3 TIPS FOR STRESS-FREE CHRISTMAS SEWING
A lot of us look forward to sewing during times such as the Christmas holidays or Summer holidays. These periods of time allow us to concentrate on some much needed sewing. However, I have found that even during these periods, I still do not have quite as much time as I think. There are numerous hacks, tips and tricks to short-circuit our sewing projects but I remain a huge believer in just doing the simple things well. It's also super important that we keep sewing fun and stress free (even when unpicking is required, do so whilst watching your favourite program or listening to your favourite podcast). If you are planning on sewing over the festive period, here are three tips to keep your sewing stress-free.
1. Find a dedicated sewing space.
This may be easier said than done. It can be as simple as the dining table, a desk in your room or even the floor (on top of your cutting mat). You will need to be able to lay out your pattern pieces and fabric as well as being able to sit at your machine once it is plugged in. When you have found your space, it may not be that you have access to it all the time particularly if you are sewing on your dining room table, for example. However, the mere fact that you have a space to sew (even if it is only available to you once or twice a week) will allow you to get a lot more sewing done that you could without a sewing space.
2. Break your projects up into bite size pieces.
Yes, being able to sew a dress in a day ready for the evening is a great goal but unless we have made the dress before we may end up with a half finished item, that is far from perfect as well as being stressed and disappointed that we didn't finish what we set out to achieve. Not ideal before a night out (!) Instead, why not break the project up into manageable bite sized pieces? Give yourself the week perhaps (instead of just one day) and break all the stages of the project into 5 or 7 parts. You can then do one part per day. This can include: reading the pattern, washing and cutting your fabric, sewing the bodice, sewing the skirt and sewing your sleeves, for example. This way, there is a lot less pressure and our sewing will be a lot more enjoyable. We also allow ourselves some all important thinking time in between each section when we are able to reflect on the progress made, and what we might change if anything moving forward.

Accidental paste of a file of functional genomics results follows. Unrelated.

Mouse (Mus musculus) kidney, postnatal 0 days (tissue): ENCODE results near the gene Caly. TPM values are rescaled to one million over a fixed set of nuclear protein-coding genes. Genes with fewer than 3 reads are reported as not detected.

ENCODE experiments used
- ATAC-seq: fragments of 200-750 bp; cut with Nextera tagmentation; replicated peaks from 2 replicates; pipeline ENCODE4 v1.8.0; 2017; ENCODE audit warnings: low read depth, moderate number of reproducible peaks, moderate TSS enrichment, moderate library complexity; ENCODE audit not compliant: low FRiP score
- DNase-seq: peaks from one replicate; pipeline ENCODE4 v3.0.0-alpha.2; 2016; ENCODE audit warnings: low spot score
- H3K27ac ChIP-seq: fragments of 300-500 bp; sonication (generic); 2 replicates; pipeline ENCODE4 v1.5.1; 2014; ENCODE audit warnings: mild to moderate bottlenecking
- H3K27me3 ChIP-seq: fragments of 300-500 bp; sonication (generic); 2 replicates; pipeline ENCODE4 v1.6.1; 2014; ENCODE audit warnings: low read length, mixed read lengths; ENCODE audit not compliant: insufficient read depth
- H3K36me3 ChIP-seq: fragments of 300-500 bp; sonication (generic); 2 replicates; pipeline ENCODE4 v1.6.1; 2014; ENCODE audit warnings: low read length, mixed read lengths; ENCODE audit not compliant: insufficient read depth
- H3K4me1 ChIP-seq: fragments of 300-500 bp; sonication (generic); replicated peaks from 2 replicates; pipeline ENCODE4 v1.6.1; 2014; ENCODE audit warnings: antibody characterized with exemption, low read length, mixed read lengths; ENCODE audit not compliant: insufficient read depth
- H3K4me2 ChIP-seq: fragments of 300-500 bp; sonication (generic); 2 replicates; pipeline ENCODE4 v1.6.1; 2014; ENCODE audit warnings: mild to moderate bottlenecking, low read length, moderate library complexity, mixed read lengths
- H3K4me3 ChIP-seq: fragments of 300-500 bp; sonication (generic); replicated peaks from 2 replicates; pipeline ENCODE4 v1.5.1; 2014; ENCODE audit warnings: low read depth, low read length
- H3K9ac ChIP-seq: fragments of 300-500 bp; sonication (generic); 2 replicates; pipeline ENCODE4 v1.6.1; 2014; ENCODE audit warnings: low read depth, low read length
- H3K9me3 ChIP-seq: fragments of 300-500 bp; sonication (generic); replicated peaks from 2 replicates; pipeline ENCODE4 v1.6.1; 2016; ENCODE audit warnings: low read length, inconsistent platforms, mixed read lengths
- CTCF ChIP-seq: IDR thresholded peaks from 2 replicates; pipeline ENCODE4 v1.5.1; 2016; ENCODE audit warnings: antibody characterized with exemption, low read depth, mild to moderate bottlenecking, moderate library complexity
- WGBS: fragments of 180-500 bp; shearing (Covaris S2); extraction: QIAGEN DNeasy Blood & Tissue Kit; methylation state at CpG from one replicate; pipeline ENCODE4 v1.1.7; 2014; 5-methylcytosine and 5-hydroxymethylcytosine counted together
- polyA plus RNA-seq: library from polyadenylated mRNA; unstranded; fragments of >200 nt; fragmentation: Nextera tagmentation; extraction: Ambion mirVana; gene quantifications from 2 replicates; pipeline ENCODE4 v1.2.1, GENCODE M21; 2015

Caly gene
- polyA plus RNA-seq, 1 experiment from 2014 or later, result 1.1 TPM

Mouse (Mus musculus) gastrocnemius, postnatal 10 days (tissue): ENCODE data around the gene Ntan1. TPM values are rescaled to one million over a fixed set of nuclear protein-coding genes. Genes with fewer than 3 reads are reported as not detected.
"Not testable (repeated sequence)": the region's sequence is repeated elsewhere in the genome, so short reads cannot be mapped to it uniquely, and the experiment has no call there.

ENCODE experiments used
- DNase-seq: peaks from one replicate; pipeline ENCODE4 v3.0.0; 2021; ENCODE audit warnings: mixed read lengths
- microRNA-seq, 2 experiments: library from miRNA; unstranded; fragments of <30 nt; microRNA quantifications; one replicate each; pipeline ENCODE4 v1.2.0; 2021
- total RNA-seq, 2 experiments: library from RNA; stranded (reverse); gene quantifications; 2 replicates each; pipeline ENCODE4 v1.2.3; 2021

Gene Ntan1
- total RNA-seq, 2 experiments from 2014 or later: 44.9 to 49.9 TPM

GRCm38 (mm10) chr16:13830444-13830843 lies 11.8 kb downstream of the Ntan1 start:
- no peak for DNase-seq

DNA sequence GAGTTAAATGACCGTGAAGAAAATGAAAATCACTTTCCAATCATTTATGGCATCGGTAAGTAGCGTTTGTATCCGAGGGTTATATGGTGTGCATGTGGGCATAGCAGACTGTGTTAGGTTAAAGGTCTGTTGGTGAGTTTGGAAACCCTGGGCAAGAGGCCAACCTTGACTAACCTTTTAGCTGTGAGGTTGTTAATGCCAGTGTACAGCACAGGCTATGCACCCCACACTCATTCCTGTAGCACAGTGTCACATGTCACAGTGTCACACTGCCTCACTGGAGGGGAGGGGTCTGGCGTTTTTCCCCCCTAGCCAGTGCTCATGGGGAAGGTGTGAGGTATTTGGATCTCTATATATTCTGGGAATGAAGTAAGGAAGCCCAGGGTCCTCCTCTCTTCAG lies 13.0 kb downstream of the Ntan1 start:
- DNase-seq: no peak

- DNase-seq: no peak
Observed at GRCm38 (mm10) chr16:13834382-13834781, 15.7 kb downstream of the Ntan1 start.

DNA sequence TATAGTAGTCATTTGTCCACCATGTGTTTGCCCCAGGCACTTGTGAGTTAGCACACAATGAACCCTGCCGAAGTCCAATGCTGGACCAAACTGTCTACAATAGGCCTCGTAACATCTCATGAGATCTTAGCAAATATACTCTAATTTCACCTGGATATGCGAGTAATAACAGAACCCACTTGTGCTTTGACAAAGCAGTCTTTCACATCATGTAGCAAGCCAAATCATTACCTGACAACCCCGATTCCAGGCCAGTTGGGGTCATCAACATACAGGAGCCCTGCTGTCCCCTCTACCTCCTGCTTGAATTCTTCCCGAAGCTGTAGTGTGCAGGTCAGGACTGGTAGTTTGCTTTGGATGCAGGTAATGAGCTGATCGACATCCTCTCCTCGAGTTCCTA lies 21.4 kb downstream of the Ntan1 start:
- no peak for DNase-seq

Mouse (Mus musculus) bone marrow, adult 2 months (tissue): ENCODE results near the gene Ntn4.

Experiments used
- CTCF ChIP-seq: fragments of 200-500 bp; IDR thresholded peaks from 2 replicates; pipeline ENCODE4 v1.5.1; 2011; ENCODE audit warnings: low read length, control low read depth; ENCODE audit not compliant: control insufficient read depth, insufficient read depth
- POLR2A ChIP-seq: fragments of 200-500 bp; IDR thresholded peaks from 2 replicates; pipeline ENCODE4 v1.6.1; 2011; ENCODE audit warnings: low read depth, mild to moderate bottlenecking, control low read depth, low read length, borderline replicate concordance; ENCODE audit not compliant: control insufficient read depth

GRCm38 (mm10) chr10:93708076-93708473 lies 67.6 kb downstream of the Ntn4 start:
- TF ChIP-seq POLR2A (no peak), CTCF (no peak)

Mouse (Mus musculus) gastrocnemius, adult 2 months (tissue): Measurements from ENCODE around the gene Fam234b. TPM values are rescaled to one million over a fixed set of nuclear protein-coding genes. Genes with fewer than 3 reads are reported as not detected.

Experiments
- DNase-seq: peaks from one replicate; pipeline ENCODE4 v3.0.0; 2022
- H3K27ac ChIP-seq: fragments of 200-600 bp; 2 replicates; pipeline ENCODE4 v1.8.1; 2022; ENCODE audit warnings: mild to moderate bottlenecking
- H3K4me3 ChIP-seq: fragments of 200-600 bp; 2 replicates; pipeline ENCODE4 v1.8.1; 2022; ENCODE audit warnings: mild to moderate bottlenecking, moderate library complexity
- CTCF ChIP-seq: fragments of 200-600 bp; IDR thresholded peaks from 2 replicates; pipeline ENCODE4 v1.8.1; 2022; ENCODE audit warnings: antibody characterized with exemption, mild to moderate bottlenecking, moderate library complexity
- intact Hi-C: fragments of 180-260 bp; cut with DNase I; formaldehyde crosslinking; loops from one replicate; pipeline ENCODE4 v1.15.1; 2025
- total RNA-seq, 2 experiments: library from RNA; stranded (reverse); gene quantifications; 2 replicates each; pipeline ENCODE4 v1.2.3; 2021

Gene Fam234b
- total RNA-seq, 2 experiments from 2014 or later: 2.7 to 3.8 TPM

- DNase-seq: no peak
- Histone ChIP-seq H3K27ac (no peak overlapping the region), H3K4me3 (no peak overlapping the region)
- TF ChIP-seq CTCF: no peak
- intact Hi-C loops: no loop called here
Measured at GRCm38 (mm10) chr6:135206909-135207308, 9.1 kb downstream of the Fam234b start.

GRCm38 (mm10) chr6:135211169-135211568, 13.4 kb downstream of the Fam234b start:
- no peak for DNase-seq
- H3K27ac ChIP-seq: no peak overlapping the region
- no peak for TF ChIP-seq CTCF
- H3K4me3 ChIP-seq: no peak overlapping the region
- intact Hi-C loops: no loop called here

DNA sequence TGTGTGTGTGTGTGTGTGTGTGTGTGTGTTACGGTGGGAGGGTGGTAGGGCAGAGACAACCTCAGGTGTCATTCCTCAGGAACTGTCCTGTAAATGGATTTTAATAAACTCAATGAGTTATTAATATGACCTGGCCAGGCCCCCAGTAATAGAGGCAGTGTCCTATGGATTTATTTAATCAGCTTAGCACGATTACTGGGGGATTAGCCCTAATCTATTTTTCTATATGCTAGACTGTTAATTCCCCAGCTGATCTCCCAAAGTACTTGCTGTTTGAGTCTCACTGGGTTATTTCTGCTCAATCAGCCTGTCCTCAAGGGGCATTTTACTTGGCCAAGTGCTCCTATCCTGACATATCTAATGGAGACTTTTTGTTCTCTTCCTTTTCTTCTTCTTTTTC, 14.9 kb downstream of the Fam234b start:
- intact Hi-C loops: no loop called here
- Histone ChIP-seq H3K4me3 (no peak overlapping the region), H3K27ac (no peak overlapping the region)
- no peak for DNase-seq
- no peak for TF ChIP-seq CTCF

3. Toile, toile, toile.
This could have been included in tip # 2 as I cannot stress enough the importance of making a mock-up of your project in lining fabric or old bed sheets before trying to make the item in your best fabric. For your toile, you do not have to completely finish the garment - just sew enough and bring it together so that you are comfortable with how the garment in constructed. Use long basting stitches in your toile as this speeds up your sewing and allows for ease of unpicking if you need to do so. Your toile will also allow you to see how the garment fits. Is it too big or small on the shoulders? Is the length too long or too short? Do you need to cut a size 14 bodice and a size 16 skirt and then grade between the sizes? If you need to make any alterations, however big or small, it is far easier to spot these in your toile and you can then weave these necessary alterations in to your finished garment.
What do you to keep your sewing stress-free?